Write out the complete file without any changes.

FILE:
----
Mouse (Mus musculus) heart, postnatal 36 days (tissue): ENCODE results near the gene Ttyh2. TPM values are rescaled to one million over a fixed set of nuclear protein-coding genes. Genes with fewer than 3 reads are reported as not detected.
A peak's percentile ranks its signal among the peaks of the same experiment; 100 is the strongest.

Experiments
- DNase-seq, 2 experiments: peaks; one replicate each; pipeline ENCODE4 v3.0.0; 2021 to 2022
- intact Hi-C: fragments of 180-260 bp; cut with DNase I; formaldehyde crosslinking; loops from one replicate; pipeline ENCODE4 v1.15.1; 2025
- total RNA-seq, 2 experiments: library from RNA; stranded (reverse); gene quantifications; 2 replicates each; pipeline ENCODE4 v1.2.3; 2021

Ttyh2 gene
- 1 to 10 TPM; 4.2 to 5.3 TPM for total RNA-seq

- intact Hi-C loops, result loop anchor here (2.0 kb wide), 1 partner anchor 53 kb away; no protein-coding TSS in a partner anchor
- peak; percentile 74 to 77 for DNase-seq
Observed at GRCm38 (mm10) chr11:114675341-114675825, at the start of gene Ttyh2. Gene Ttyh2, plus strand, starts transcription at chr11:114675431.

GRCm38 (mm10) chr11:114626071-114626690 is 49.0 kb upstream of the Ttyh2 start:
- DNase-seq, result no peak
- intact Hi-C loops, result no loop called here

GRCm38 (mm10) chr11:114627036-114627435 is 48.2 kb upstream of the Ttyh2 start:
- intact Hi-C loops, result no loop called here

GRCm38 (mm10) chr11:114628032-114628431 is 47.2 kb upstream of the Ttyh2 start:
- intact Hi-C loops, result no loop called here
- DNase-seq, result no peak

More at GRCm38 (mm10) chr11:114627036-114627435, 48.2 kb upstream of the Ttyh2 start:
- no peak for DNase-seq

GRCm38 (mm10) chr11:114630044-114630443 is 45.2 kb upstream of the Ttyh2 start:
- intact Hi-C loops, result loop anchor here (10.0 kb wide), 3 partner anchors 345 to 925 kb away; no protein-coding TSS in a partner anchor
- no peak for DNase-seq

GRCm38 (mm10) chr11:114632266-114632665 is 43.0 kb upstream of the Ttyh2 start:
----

Mouse (Mus musculus) heart, postnatal 36 days (tissue): ENCODE results near the gene Ttyh2. TPM values are rescaled to one million over a fixed set of nuclear protein-coding genes. Genes with fewer than 3 reads are reported as not detected.
A peak's percentile ranks its signal among the peaks of the same experiment; 100 is the strongest.

Experiments
- DNase-seq, 2 experiments: peaks; one replicate each; pipeline ENCODE4 v3.0.0; 2021 to 2022
- intact Hi-C: fragments of 180-260 bp; cut with DNase I; formaldehyde crosslinking; loops from one replicate; pipeline ENCODE4 v1.15.1; 2025
- total RNA-seq, 2 experiments: library from RNA; stranded (reverse); gene quantifications; 2 replicates each; pipeline ENCODE4 v1.2.3; 2021

Ttyh2 gene
- 1 to 10 TPM; 4.2 to 5.3 TPM for total RNA-seq

- intact Hi-C loops, result loop anchor here (2.0 kb wide), 1 partner anchor 53 kb away; no protein-coding TSS in a partner anchor
- peak; percentile 74 to 77 for DNase-seq
Observed at GRCm38 (mm10) chr11:114675341-114675825, at the start of gene Ttyh2. Gene Ttyh2, plus strand, starts transcription at chr11:114675431.

GRCm38 (mm10) chr11:114626071-114626690 is 49.0 kb upstream of the Ttyh2 start:
- DNase-seq, result no peak
- intact Hi-C loops, result no loop called here

GRCm38 (mm10) chr11:114627036-114627435 is 48.2 kb upstream of the Ttyh2 start:
- intact Hi-C loops, result no loop called here

GRCm38 (mm10) chr11:114628032-114628431 is 47.2 kb upstream of the Ttyh2 start:
- intact Hi-C loops, result no loop called here
- DNase-seq, result no peak

More at GRCm38 (mm10) chr11:114627036-114627435, 48.2 kb upstream of the Ttyh2 start:
- no peak for DNase-seq

GRCm38 (mm10) chr11:114630044-114630443 is 45.2 kb upstream of the Ttyh2 start:
- intact Hi-C loops, result loop anchor here (10.0 kb wide), 3 partner anchors 345 to 925 kb away; no protein-coding TSS in a partner anchor
- no peak for DNase-seq

GRCm38 (mm10) chr11:114632266-114632665 is 43.0 kb upstream of the Ttyh2 start: